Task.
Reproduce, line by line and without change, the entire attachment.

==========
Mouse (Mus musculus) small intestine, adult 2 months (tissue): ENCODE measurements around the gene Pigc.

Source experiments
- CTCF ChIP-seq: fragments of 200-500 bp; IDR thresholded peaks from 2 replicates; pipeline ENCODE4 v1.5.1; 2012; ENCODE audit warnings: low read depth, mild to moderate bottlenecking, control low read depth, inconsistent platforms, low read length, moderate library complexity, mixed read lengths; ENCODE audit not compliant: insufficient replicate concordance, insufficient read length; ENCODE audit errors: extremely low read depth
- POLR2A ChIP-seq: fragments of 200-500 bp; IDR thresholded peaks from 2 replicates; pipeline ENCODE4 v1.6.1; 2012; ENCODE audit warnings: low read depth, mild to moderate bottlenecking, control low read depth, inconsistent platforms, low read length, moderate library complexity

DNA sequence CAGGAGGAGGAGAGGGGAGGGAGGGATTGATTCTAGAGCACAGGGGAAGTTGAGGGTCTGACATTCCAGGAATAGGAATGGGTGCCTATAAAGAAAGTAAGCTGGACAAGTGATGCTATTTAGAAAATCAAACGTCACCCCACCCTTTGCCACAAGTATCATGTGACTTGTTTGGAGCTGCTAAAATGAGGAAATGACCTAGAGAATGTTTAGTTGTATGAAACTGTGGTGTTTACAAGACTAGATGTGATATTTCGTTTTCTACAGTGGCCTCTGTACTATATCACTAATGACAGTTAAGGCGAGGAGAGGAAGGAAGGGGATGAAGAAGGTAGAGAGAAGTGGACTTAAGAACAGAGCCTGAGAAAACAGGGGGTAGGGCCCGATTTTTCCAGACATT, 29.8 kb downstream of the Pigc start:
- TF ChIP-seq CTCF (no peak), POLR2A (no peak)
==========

Mouse (Mus musculus) small intestine, adult 2 months (tissue): ENCODE measurements around the gene Pigc.

Source experiments
- CTCF ChIP-seq: fragments of 200-500 bp; IDR thresholded peaks from 2 replicates; pipeline ENCODE4 v1.5.1; 2012; ENCODE audit warnings: low read depth, mild to moderate bottlenecking, control low read depth, inconsistent platforms, low read length, moderate library complexity, mixed read lengths; ENCODE audit not compliant: insufficient replicate concordance, insufficient read length; ENCODE audit errors: extremely low read depth
- POLR2A ChIP-seq: fragments of 200-500 bp; IDR thresholded peaks from 2 replicates; pipeline ENCODE4 v1.6.1; 2012; ENCODE audit warnings: low read depth, mild to moderate bottlenecking, control low read depth, inconsistent platforms, low read length, moderate library complexity

DNA sequence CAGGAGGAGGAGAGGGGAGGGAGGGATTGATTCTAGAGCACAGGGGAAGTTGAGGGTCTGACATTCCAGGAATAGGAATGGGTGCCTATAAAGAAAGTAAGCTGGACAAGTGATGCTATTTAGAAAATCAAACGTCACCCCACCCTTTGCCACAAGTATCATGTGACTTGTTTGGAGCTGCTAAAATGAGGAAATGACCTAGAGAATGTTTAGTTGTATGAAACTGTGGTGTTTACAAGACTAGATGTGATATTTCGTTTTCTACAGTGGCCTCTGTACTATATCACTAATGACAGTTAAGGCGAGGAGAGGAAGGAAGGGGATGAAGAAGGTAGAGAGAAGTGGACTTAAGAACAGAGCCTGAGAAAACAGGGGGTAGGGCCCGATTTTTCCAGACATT, 29.8 kb downstream of the Pigc start:
- TF ChIP-seq CTCF (no peak), POLR2A (no peak)